Game designers have an old axiom, that good games are easy to learn, hard to master. If you’re thrown face-first into pit of enormous mutant spiders, it might help to have a sword you’re passably competent to use. Perhaps the occasional experience with a hefty gatling gun. If you’re a master with those, that’s probably good for you. Bad for the spiders. In A Theory of Fun for Game Design, Raph Koster writes that all fun stems from a primal human need to learn.

The brain wants to encounter new patterns and then “chunk” them, figure them out. “Games grow boring when they fail to unfold new niceties in the puzzles they present.” He writes. But when games do find the sweet spot in easy to learn, hard to master – when the system is as rich as a game like chess – you can find delight everywhere. You can fall right in.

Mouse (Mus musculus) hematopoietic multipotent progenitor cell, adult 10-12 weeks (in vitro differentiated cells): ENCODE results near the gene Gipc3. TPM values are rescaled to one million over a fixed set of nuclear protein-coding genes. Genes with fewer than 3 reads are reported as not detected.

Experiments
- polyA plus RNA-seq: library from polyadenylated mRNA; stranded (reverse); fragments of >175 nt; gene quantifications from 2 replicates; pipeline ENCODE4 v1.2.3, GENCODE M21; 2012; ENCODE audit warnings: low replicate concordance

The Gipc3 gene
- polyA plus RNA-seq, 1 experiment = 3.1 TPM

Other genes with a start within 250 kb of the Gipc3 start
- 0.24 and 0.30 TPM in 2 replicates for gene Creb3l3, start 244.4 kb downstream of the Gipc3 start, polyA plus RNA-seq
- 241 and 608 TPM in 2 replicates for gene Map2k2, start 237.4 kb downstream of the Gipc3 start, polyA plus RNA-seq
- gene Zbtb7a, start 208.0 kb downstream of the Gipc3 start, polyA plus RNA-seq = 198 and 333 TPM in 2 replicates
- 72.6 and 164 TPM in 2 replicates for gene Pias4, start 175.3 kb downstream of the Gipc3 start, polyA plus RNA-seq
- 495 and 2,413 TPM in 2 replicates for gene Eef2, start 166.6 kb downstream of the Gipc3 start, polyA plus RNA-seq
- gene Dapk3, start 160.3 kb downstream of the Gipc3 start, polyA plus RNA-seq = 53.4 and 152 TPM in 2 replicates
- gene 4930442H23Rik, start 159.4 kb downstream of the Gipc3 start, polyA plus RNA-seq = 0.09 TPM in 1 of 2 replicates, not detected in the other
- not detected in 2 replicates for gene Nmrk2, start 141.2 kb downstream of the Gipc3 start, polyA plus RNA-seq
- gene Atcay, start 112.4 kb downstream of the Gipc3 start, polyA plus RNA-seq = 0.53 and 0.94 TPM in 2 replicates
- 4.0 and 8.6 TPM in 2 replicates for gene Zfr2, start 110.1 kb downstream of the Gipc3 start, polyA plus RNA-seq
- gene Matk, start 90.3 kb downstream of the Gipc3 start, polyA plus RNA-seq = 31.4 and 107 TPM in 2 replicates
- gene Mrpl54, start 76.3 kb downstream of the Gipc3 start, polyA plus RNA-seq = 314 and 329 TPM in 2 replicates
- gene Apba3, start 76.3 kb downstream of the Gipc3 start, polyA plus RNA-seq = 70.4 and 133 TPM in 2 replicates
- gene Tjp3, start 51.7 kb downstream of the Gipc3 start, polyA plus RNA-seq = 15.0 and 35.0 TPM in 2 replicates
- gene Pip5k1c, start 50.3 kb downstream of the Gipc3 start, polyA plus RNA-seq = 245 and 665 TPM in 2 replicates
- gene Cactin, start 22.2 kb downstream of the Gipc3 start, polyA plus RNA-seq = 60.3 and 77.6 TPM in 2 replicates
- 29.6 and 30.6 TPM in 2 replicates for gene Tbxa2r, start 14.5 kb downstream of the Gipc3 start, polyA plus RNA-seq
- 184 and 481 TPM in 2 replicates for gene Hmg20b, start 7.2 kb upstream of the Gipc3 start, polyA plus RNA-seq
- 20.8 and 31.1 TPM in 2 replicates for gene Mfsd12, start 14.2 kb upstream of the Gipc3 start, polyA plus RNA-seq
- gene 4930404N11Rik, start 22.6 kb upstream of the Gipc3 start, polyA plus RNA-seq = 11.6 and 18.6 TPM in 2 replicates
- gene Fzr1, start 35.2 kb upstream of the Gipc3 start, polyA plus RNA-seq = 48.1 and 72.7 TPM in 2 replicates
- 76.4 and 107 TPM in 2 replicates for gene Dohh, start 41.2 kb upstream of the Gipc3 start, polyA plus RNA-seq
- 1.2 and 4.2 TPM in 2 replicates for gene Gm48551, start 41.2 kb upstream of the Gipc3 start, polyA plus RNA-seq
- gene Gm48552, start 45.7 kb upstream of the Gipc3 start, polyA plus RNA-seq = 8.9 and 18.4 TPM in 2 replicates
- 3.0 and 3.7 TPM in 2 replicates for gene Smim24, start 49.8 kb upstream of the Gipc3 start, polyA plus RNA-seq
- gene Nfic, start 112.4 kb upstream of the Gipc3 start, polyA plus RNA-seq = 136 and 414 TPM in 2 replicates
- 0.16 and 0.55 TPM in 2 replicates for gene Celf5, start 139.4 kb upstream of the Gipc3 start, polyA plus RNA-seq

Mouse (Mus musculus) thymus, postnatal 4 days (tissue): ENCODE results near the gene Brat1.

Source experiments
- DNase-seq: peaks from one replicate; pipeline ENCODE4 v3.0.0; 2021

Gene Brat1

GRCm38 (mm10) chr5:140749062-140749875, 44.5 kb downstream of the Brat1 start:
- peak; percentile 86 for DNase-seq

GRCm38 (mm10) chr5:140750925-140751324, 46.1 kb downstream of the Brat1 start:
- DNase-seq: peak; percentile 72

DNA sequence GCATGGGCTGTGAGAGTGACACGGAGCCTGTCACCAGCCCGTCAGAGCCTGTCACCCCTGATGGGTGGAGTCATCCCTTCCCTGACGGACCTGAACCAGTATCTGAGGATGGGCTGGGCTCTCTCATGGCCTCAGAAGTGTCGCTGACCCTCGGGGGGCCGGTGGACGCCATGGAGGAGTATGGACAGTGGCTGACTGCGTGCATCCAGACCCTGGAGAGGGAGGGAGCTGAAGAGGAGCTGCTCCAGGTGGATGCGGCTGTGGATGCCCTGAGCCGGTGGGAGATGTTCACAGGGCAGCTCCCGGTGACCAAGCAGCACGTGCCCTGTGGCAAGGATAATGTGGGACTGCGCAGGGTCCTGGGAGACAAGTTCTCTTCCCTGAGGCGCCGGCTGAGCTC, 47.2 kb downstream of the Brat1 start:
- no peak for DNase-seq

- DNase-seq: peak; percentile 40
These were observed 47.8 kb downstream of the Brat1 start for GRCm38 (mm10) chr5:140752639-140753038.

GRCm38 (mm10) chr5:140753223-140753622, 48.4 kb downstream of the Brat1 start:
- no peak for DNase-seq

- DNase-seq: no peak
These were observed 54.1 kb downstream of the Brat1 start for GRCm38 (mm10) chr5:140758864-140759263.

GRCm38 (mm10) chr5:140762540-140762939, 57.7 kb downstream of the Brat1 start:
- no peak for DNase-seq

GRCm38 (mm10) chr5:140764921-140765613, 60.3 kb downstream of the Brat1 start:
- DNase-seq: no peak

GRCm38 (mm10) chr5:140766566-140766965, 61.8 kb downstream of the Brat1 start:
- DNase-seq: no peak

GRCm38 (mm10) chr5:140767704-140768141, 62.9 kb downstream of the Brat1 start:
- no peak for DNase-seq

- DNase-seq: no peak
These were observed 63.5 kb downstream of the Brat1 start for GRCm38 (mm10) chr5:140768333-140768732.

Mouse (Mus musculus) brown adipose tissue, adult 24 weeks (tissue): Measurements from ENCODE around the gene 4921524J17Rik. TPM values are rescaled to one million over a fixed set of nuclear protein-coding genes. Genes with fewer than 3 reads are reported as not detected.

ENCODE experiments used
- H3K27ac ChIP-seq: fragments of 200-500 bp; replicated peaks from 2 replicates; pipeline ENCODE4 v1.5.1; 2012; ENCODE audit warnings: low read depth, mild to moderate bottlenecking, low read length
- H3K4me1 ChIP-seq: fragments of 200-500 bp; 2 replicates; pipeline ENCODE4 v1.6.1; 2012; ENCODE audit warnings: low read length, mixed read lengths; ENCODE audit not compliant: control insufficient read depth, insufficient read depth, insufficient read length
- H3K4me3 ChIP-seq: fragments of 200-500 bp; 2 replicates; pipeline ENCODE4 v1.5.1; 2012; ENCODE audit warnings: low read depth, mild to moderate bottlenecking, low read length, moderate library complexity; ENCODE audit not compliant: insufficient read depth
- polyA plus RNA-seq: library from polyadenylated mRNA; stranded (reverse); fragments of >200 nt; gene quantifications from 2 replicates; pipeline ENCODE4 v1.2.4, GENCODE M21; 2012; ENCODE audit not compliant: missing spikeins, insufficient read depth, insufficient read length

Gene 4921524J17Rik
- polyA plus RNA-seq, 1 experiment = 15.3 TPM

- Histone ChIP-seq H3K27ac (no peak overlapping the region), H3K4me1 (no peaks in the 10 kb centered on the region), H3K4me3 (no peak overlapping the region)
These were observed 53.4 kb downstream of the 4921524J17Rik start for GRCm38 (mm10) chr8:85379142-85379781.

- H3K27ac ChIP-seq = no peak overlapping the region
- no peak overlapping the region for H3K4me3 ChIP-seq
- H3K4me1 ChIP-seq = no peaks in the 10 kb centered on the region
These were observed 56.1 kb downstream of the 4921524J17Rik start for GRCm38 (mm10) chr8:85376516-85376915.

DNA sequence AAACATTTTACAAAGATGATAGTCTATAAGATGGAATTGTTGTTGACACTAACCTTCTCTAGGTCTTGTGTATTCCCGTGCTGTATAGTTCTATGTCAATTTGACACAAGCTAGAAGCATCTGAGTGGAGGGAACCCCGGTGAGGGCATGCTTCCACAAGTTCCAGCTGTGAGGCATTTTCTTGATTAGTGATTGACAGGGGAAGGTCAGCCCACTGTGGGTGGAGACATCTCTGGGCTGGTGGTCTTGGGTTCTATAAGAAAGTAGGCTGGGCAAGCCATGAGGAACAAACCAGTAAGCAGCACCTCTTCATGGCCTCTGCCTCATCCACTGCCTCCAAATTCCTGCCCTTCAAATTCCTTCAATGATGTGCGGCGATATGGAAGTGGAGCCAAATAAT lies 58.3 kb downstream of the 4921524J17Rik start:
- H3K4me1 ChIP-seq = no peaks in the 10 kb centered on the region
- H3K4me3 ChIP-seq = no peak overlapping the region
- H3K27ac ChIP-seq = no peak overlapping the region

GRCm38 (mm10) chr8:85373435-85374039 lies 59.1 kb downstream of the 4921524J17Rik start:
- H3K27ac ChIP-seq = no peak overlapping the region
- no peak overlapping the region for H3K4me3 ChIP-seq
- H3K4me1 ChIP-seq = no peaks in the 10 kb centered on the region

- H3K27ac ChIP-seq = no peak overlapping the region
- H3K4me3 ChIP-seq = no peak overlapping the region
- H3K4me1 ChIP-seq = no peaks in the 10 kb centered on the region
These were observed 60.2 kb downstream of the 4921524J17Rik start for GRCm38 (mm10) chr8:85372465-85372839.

We can feel fun, Koster writes, “via physical stimuli, aesthetic appreciation, or direct chemical manipulation.” It’s possible to trick the body into having those feelings – but he suggests their primary function is to make us seek out new and novel experiences. When we find a new pattern, the brain feels like a newborn looks: delighted. That moment of first putting a pattern together, Koster calls that “delight,” and he argues that it’s the feeling underlying all fun.

We can only play the same game so many times before it gets stale. Spend a little time killing whole armies of ravenous, bear-sized black widows, and you’ll get the knack. “Practicing can keep a game fresh for a while,” he writes, “but in many cases we'll say, ‘Enh, I get it, I don't need to practice this task,’ and we'll move on…In that sense, games are disposable, and boredom is inevitable."


Back to chapter introduction

Next: Two Gnomes >>

(2/8/2014) Yes, one of the gnomes is Jan Jansen.

No comments:

Post a Comment